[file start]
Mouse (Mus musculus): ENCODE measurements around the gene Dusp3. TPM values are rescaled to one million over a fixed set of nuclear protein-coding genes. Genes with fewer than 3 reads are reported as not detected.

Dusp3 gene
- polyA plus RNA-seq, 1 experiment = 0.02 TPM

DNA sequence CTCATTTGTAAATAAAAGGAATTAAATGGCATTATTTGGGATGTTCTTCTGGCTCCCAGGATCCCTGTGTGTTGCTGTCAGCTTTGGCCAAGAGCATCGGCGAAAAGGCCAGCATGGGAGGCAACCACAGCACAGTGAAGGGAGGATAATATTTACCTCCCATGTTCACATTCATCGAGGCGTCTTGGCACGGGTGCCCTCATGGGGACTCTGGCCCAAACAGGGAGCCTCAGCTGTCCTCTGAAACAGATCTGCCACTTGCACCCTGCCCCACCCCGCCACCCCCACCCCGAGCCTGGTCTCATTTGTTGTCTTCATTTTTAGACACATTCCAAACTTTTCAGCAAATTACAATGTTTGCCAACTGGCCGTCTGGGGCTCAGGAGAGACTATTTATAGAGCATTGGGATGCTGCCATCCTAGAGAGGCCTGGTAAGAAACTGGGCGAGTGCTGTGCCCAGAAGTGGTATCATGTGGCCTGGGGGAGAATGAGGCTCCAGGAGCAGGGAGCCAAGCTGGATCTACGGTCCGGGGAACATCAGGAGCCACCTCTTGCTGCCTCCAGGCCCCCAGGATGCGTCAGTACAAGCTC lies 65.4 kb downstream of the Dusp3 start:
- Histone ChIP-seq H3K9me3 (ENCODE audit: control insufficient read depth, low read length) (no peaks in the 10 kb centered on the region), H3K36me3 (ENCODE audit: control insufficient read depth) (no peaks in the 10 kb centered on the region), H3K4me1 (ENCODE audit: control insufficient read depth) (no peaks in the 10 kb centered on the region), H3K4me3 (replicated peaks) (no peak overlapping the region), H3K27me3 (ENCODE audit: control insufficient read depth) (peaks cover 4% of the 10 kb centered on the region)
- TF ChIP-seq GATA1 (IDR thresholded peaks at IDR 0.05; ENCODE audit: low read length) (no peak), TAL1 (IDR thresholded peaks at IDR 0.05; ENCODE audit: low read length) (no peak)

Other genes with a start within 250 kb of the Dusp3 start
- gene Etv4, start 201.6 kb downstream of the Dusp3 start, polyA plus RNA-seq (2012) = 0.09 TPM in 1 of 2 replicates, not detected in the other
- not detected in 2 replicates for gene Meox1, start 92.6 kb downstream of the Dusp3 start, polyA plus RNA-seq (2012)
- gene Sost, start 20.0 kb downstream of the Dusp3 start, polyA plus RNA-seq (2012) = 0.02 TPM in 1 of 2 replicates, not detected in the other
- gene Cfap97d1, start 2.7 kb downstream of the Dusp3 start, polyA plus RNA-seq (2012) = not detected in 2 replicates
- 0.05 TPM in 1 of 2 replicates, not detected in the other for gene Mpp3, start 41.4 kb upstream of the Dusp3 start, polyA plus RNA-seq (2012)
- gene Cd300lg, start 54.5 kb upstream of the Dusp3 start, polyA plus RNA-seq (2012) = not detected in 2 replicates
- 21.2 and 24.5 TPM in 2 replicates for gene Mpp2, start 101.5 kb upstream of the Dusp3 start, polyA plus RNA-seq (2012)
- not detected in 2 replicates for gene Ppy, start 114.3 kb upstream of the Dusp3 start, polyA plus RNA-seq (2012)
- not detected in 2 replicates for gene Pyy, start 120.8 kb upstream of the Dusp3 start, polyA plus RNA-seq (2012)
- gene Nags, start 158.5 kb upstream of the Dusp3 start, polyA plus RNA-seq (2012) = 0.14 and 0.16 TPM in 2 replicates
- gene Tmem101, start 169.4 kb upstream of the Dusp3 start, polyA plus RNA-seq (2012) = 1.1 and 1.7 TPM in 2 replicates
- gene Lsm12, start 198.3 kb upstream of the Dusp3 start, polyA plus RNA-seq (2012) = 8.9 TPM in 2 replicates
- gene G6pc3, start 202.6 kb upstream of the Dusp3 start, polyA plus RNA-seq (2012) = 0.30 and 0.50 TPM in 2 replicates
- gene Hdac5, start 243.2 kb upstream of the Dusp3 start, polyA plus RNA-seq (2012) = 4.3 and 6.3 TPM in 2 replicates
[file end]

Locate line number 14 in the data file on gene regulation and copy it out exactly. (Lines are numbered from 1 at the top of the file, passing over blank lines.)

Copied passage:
- 21.2 and 24.5 TPM in 2 replicates for gene Mpp2, start 101.5 kb upstream of the Dusp3 start, polyA plus RNA-seq (2012)